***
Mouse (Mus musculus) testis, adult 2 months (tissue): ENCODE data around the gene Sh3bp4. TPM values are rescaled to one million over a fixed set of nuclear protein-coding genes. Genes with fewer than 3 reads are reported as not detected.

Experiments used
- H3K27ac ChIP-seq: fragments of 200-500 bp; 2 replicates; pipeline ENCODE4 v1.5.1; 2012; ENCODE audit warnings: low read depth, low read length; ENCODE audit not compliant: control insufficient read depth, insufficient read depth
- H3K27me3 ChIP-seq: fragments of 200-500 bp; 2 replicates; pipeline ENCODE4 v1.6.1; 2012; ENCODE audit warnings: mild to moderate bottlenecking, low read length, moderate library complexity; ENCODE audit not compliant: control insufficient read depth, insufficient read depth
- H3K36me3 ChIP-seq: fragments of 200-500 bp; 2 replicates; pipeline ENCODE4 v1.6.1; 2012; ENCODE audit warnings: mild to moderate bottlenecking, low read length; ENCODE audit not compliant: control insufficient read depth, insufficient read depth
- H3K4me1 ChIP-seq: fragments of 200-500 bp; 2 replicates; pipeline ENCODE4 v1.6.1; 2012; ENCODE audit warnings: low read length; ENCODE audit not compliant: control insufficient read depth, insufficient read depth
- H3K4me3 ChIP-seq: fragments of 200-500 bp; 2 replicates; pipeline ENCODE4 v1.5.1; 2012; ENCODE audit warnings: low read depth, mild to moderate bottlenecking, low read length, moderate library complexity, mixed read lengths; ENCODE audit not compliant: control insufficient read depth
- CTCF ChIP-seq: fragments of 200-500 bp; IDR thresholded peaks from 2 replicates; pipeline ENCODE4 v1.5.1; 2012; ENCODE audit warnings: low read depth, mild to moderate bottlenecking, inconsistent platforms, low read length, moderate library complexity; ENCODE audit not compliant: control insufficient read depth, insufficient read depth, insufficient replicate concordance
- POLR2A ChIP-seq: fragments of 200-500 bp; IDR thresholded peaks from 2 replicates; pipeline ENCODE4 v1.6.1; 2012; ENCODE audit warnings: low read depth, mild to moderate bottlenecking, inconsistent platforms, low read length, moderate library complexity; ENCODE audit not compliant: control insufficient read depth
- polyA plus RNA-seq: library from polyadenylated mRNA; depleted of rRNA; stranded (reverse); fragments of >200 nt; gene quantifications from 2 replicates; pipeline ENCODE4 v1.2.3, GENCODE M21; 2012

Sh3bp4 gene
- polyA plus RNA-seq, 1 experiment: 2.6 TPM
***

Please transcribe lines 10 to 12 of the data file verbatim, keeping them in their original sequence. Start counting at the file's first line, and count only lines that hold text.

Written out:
- polyA plus RNA-seq: library from polyadenylated mRNA; depleted of rRNA; stranded (reverse); fragments of >200 nt; gene quantifications from 2 replicates; pipeline ENCODE4 v1.2.3, GENCODE M21; 2012

Sh3bp4 gene
- polyA plus RNA-seq, 1 experiment: 2.6 TPM